I never thought I’d get excited about a water fountain.  But I am.

The library just replaced the first floor water fountain with an advanced filtration fountain that also has a water bottle filler.

We think our water fountain is pretty awesome.  Here’s why:

  • The UN General Assembly declared that access to clean water and sanitation is a human right.[1]
  • Unclean water and poor sanitation are the world’s second biggest killer of children.[2]
  • Bottled water corporations treat water as a private commodity from which to profit by selling water at the market price, rather than as a human right that must be universally available at prices all people can afford.[3]
  • People living in the slums of Jakarta, Manila and Nairobi pay 5 to 10 times more for water than those living in high-income areas in those same cities and more than consumers in London or New York.[4]
  • If you buy a 20oz. bottle of water at $1, that works out to 5 cents an ounce.
  • If you buy a gallon of gasoline for $3.59, that works out to 2.8 cents an ounce.
  • That’s why water is Big Business.  Water is cheaper to produce than gas, and it sells at a higher price.[5]
  • In 2009, 48.7% of all bottled water came from municipal tap water supplies.[6]
  • Between 2005 and 2009, the volume of tap water bottled grew by 66% while the volume of spring water bottled increased by only 9%.  Tap water bottling expanded at more than seven times the rate of spring water bottling.[7]
  • In 2009, Americans spent $10.6 billion on bottled water, and paid up to 1,000 times the cost of tap water.[8]
  • Independent testing of bottled water conducted by the Environmental Working Group in 2008 found that 10 popular brands of bottled water, purchased from grocery stores and other retailers in 9 states and the District of Columbia, contained 38 chemical pollutants, with an average of 8 contaminants in each brand.[9]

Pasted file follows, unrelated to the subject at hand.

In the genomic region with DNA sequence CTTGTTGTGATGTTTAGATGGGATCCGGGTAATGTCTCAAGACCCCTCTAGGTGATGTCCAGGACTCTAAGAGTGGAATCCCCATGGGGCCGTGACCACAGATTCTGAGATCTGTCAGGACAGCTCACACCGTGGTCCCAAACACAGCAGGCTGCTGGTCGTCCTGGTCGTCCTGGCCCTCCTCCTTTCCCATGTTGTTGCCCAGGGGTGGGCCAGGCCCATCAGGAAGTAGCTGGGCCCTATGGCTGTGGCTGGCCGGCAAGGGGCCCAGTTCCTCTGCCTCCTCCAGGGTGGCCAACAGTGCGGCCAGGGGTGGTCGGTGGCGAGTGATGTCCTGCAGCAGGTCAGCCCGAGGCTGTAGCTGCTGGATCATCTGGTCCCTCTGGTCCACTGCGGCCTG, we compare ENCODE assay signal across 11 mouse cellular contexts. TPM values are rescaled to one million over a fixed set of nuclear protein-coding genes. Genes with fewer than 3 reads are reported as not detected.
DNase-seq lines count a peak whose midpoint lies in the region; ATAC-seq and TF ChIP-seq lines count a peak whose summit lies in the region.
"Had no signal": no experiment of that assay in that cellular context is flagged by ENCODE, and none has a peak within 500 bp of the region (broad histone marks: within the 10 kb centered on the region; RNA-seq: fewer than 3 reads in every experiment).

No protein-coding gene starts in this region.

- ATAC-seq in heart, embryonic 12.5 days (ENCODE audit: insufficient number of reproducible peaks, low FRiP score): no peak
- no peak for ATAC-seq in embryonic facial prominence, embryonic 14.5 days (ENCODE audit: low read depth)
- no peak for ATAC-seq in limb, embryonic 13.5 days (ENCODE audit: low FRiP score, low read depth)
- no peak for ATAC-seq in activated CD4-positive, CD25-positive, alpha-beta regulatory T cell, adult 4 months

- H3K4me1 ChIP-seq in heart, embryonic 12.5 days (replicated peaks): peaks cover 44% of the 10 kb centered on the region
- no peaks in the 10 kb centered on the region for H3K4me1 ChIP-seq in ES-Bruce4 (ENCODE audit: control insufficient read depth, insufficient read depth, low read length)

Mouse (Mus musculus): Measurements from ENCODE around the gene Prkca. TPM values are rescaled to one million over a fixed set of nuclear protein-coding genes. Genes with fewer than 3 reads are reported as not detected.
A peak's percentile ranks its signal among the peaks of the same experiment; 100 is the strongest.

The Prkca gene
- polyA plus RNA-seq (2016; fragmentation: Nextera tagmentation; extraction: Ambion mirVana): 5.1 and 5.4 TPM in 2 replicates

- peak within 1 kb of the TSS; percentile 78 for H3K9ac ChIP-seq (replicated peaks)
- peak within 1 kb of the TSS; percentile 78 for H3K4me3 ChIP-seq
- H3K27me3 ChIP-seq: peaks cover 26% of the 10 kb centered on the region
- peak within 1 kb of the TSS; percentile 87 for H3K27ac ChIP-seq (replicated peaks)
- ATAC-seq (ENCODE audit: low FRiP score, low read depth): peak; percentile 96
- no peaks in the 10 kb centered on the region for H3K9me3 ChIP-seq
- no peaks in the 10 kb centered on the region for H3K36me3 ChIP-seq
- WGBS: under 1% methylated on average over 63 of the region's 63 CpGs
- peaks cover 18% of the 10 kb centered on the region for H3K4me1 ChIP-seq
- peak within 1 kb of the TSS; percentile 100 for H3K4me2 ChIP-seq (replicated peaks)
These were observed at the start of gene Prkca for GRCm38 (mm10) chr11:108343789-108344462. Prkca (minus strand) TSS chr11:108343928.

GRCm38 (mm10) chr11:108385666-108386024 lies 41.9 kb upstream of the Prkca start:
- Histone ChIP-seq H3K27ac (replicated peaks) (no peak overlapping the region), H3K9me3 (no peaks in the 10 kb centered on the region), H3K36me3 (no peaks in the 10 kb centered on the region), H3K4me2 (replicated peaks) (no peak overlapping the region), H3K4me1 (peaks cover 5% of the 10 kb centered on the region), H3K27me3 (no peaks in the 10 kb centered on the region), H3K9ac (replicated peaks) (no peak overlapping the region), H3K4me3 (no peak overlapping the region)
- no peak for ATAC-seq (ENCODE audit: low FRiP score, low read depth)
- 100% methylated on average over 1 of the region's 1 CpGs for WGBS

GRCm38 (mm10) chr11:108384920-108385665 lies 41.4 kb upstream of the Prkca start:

• Tap water is regulated by the EPA.  Bottled water is regulated by the FDA only if the water crosses state lines.  Bottled water sold within states is regulated only by state agencies.[10]
  • The FDA only has one bottled water inspector, so the industry does its own ‘inspections’.  The FDA regulations do not prevent bottling companies from drawing water next to industrial sites, underground storage tanks, or dumps.[11]
  • In 2006, more than 900,000 tons of plastic was used to package 8 billion gallons of bottled water.  Most smaller bottles are made from polyethylene terephthalate (PET), which generates more than 100 times more toxic emissions than an equivalent amount of glass.[12]
  • In 2000, Consumer Reports found that “eight of the ten 5-gallon jugs we checked left residues of the endocrine disruptor, bispehenol A, in the water”.[13]
  • In 2005, 28 billion bottles of water were sold, mostly in PET containers, according to the Container Recycling Institute.  In 2004, 85% of all non-carbonated PET bottles ended up in landfills or as litter.  That’s 24 billion empty water bottles, or 66 million every day.[14]
  • Water bottles will take up to 1,000 years to decompose.[15]
  • The Pacific Institute estimates that production of bottled water for U.S consumption in 2006 required the equivalent of more than 17 million barrels of oil, not including the energy used for transportation.  This released over 2.5 million tons of carbon dioxide.[16] 

Bottled water is no safer or better than tap water.  In many cases, it’s much worse.

Want clean water on the go?  Bring your own bottle.  Fill it here. 

Our fountain uses the Newport water supply[17], which is regulated by the EPA[18], and the Elkay WaterSentry Plus filter that conforms to NSF/ANSI Standard 42 and 53 for the reduction of Aesthetic Chlorine, Taste and Odor, Particulate Class I, and Lead.[19]

1. UN Resolution 64/292. http://www.un.org/ga/search/view_doc.asp?symbol=A/RES/64/292
2. http://www.un.org/waterforlifedecade/human_right_to_water.shtml